Eastern Mediterranean Health Journal | Past issues | Volume 19, 2013 | Volume 19, issue 5 | Antimicrobial drug resistance threat: our duty towards future generations

Antimicrobial drug resistance threat: our duty towards future generations

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Keiji Fukuda 1
EMHJ, 2013, 19(5):399 


Since their availability in the 1940s, antimicrobial drugs have been a miracle. For example, penicillin reduced death rates among patients with pneumonia and bacteraemia from approximately 90% to 10%. Seventy years later, however, increasing levels of antimicrobial resistance (AMR) on all continents is endangering the prevention and treatment of infections ranging from the common to the life-threatening ones which disproportionately affect the poor, such as tuberculosis, malaria and HIV. The emergence of new resistance mechanisms is making some Gram-negative infections virtually untreatable, while other community-acquired bacterial infections, including those affecting children, are becoming progressively more difficult to treat. In January 2013 the World Economic Forum warned that antibiotic resistance was one of the major global risks humanity needs to address [1]. Recently, the United Kingdom’s Chief Medical Officer recently called AMR a “catastrophic threat,” stating that unless resistance is curbed, “We will find ourselves in a health system not dissimilar to the early 19th century” in which organ transplants, cancer chemotherapy, joint replacements and even minor surgeries become life-threatening [2]. In essence, AMR is a situation in which the simultaneous pandemic spread of multiple drug-resistant organisms is fast outpacing available solutions and is creating a major global public health threat.

The underlying challenge is that the inherent capacity of microbes to develop resistance to antimicrobial drugs is being fuelled by the widespread use, and misuse, of such agents in all regions of the world in both health and agricultural practices [3]. Currently, over 80% of the antimicrobial drugs (including penicillins, tetracyclines, macrolides, cephalosporins) sold in the United States of America are used in agriculture. About 90% of the antimicrobial drugs used for animals are added to their feed or drinking-water, primarily for growth promotion and feed efficiency [4]. Moreover, environmental contamination by antimicrobials from agricultural, medical and pharmaceutical industry sources is driving the evolution of a pool of resistant bacteria that can spread globally [5,6] underscoring the need for a broad multisectoral “one health” approach.[7].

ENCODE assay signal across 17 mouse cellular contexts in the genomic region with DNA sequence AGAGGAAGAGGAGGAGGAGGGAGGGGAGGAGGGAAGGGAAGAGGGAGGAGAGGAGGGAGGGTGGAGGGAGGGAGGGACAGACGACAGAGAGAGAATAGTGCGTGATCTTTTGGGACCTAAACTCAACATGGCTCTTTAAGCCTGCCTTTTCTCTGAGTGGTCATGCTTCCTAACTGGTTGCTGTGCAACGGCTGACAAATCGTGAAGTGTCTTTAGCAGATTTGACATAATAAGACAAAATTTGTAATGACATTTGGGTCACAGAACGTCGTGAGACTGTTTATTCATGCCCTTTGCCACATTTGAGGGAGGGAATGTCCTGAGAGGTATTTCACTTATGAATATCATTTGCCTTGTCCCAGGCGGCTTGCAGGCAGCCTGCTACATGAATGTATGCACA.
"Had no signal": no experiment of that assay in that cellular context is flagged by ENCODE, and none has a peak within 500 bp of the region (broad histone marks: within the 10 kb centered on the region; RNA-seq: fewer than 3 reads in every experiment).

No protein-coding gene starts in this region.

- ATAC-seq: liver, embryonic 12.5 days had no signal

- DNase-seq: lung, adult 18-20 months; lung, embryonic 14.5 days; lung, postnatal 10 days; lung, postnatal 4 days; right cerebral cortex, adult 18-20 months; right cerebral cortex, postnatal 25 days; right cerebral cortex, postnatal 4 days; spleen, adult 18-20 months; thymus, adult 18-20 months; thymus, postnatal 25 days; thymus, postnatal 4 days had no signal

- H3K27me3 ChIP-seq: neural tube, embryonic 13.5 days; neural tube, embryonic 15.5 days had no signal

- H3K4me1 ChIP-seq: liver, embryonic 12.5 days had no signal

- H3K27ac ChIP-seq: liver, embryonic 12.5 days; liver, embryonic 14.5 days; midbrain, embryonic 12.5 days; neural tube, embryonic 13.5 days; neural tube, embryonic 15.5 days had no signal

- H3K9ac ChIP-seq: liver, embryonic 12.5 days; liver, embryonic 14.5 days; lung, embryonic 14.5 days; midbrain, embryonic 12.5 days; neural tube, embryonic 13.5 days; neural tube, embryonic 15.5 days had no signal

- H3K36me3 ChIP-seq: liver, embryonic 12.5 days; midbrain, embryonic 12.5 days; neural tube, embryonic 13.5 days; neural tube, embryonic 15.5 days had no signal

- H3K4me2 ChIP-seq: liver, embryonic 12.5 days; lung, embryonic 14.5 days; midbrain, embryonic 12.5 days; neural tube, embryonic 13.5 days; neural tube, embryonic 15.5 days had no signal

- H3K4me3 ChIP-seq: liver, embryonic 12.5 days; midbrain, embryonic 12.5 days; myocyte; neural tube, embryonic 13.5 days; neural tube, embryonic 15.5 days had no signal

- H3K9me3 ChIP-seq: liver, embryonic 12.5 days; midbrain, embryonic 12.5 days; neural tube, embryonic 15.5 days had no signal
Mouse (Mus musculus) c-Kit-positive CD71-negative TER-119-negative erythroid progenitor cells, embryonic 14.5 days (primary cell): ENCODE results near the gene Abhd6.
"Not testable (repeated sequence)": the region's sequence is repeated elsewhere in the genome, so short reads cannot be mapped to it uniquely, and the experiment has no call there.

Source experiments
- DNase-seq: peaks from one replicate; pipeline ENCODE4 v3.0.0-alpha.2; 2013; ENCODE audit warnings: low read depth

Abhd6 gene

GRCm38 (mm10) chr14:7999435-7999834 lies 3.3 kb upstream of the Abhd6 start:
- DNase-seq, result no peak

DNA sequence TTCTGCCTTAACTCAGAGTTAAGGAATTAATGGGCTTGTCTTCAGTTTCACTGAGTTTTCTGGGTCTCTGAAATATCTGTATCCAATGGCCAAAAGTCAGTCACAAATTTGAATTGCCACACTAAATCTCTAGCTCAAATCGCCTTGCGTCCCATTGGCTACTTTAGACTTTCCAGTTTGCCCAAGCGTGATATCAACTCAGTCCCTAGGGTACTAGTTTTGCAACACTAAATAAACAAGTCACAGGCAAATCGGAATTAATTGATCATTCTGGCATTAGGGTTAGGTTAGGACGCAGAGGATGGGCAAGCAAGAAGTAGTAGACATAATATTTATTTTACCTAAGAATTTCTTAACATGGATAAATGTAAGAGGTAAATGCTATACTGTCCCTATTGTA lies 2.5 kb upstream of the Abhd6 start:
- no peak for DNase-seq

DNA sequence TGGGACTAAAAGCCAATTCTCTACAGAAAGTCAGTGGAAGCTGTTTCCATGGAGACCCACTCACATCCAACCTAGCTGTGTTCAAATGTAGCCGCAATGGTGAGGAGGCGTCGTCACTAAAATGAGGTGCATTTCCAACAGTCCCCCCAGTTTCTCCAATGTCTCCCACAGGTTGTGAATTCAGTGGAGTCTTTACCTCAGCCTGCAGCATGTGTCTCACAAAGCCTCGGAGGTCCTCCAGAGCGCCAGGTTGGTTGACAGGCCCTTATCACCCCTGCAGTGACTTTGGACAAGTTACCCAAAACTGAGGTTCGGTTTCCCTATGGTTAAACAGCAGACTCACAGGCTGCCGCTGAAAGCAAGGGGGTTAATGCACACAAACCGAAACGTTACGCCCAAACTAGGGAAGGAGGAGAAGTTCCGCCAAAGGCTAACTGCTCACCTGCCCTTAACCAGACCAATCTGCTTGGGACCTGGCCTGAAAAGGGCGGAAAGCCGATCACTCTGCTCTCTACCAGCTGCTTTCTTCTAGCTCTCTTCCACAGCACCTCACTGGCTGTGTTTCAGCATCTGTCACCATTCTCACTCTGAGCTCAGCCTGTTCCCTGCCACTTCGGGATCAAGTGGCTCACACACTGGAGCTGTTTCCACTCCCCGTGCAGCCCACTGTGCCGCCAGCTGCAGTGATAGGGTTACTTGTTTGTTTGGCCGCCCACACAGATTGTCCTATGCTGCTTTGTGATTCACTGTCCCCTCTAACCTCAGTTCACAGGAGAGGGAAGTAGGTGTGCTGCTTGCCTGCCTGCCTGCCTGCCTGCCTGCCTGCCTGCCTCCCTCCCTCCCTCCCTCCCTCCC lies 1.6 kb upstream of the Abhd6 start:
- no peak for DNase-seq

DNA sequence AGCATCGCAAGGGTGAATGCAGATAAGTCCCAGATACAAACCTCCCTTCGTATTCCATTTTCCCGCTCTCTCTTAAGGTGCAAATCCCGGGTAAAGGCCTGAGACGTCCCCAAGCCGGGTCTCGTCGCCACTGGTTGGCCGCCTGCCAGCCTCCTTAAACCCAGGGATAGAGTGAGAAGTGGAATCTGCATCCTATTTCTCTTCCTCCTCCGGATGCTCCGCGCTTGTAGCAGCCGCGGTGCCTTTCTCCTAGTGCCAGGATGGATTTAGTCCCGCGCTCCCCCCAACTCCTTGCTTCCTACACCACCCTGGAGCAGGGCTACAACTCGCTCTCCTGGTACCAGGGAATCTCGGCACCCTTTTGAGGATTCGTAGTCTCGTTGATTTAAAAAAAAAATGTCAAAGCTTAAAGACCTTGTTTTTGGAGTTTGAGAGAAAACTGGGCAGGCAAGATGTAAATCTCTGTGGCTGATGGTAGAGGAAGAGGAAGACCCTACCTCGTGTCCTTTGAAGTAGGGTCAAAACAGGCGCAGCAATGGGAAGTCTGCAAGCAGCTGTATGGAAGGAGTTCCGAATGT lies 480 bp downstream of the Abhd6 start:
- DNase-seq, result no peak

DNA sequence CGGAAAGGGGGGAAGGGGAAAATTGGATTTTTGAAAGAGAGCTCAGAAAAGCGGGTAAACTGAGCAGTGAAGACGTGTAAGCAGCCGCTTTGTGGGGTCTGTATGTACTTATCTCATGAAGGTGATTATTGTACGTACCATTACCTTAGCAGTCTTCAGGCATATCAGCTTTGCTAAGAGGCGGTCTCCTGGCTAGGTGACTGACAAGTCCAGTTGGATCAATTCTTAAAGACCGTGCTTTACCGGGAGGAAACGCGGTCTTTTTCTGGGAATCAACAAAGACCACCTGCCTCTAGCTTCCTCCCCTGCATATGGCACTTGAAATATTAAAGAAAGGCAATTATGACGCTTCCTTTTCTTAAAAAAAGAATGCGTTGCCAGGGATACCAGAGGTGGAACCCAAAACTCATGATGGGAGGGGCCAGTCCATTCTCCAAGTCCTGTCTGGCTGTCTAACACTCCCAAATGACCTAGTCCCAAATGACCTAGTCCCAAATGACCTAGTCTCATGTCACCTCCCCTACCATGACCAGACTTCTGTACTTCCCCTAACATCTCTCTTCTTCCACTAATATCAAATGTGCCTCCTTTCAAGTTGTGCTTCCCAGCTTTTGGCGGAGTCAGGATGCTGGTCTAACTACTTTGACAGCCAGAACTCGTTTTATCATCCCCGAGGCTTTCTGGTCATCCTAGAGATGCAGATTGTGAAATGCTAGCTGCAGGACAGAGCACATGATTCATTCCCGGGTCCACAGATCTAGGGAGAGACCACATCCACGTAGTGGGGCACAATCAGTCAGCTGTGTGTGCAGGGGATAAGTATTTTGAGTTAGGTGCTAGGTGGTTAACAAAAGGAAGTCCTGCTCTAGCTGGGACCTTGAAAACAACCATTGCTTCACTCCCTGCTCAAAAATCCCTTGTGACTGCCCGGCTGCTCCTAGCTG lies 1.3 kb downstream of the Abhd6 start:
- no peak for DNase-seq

The impact of AMR on lives, health systems and economies is already considerable and will continue to grow. For example, hospital-acquired antibiotic-resistant infections contribute to significant numbers of deaths every year while losses to gross domestic product have been estimated at 0.4% to 1.6 % [1].

Many critical actions are needed: However, of paramount importance is to immediately move beyond current perceptions of the issues as “technical” or “medical” in nature. AMR poses a broad social challenge with serious health security implications. Now is the time for key stakeholders, especially governments and sectors such as industry, agriculture and health, to become fully engaged.

References

  1. Global Risks Report 2013. Geneva, World Economic Forum, 2013. (http://www3.weforum.org/docs/WEF_GlobalRisks_Report_2013.pdf, accessed 26 March, 2013).
  2. Chief Medical Officer Dame Sally Davies: Resistance to antibiotics risks health “catastrophe” to rank with terrorism and climate change. The Independent, 11 March 2013 (http://www.independent.co.uk/news/science/chief-medical-officer-dame-sally-davies-resistance-to-antibiotics-risks-health-catastrophe-to-rank-with-terrorism-and-climate-change-8528442.html, accessed 26 March 2013).
  3. The world medicines situation 2011, 3rd ed. Geneva, World Health Organization, 2011 (http://www.who.int/nha/docs/world_medicine_situation.pdf, accessed 26 March 2013).
  4. 2010 summary report on antimicrobials sold or distributed for use in food-producing animals. Silver Spring, MD, US Food and Drug Administration, 2010 (http://www.fda.gov/downloads/ForIndustry/UserFees/AnimalDrugUserFeeActADUFA/UCM277657.pdf, accessed 7 May 2013).
  5. Sjölund M et al. Dissemination of multidrug-resistant bacteria into the Arctic. Emerging Infectious Diseases, 2008, 14(1):70–72.
  6. Hernández J et al. Human-associated extended-spectrum β-lactamase in the Antarctic. Applied and Environmental Microbiology, 2012, 78(6):2056–2058 (http://aem.asm.org/content/78/6/2056.long, accessed 7 May 2013).
  7. FAO/OIE/WHO/UNSIC. High-level technical meeting to address health risks at the human–animal–ecosystems interfaces. Mexico City, Mexico, 15–17 November 2011 (http://apps.who.int/iris/bitstream/10665/78100/1/9789241504676_eng.pdf, accessed 7 May 2013).

1 Assistant-Director General, Health Security and Environment, World Health Organization, Geneva, Switzerland ( This e-mail address is being protected from spambots. You need JavaScript enabled to view it ).